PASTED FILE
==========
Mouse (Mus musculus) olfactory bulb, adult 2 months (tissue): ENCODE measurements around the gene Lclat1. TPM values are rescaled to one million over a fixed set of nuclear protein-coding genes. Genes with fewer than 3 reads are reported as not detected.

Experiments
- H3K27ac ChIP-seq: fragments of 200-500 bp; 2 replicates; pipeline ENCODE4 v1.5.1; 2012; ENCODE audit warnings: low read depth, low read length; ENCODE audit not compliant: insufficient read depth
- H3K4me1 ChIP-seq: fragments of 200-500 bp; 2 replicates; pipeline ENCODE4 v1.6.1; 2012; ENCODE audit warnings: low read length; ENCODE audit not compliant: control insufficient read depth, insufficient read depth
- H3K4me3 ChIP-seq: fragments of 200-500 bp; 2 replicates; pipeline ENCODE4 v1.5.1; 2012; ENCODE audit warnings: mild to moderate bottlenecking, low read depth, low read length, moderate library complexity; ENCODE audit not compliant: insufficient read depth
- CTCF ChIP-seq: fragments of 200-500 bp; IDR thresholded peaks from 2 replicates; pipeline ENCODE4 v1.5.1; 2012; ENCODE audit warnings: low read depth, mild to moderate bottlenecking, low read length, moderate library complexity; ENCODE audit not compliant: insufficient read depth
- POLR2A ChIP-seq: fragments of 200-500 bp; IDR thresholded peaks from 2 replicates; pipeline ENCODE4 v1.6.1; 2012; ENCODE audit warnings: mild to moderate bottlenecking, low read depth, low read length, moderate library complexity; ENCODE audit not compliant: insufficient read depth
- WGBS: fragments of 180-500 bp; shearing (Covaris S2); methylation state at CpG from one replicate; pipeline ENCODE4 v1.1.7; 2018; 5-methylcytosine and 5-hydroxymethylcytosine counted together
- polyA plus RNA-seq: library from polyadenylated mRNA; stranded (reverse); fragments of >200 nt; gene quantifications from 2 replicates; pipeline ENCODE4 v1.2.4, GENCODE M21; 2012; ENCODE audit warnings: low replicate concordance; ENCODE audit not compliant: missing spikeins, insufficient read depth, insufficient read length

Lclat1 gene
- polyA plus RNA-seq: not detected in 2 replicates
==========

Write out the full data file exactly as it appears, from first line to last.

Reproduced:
Mouse (Mus musculus) olfactory bulb, adult 2 months (tissue): ENCODE measurements around the gene Lclat1. TPM values are rescaled to one million over a fixed set of nuclear protein-coding genes. Genes with fewer than 3 reads are reported as not detected.

Experiments
- H3K27ac ChIP-seq: fragments of 200-500 bp; 2 replicates; pipeline ENCODE4 v1.5.1; 2012; ENCODE audit warnings: low read depth, low read length; ENCODE audit not compliant: insufficient read depth
- H3K4me1 ChIP-seq: fragments of 200-500 bp; 2 replicates; pipeline ENCODE4 v1.6.1; 2012; ENCODE audit warnings: low read length; ENCODE audit not compliant: control insufficient read depth, insufficient read depth
- H3K4me3 ChIP-seq: fragments of 200-500 bp; 2 replicates; pipeline ENCODE4 v1.5.1; 2012; ENCODE audit warnings: mild to moderate bottlenecking, low read depth, low read length, moderate library complexity; ENCODE audit not compliant: insufficient read depth
- CTCF ChIP-seq: fragments of 200-500 bp; IDR thresholded peaks from 2 replicates; pipeline ENCODE4 v1.5.1; 2012; ENCODE audit warnings: low read depth, mild to moderate bottlenecking, low read length, moderate library complexity; ENCODE audit not compliant: insufficient read depth
- POLR2A ChIP-seq: fragments of 200-500 bp; IDR thresholded peaks from 2 replicates; pipeline ENCODE4 v1.6.1; 2012; ENCODE audit warnings: mild to moderate bottlenecking, low read depth, low read length, moderate library complexity; ENCODE audit not compliant: insufficient read depth
- WGBS: fragments of 180-500 bp; shearing (Covaris S2); methylation state at CpG from one replicate; pipeline ENCODE4 v1.1.7; 2018; 5-methylcytosine and 5-hydroxymethylcytosine counted together
- polyA plus RNA-seq: library from polyadenylated mRNA; stranded (reverse); fragments of >200 nt; gene quantifications from 2 replicates; pipeline ENCODE4 v1.2.4, GENCODE M21; 2012; ENCODE audit warnings: low replicate concordance; ENCODE audit not compliant: missing spikeins, insufficient read depth, insufficient read length

Lclat1 gene
- polyA plus RNA-seq: not detected in 2 replicates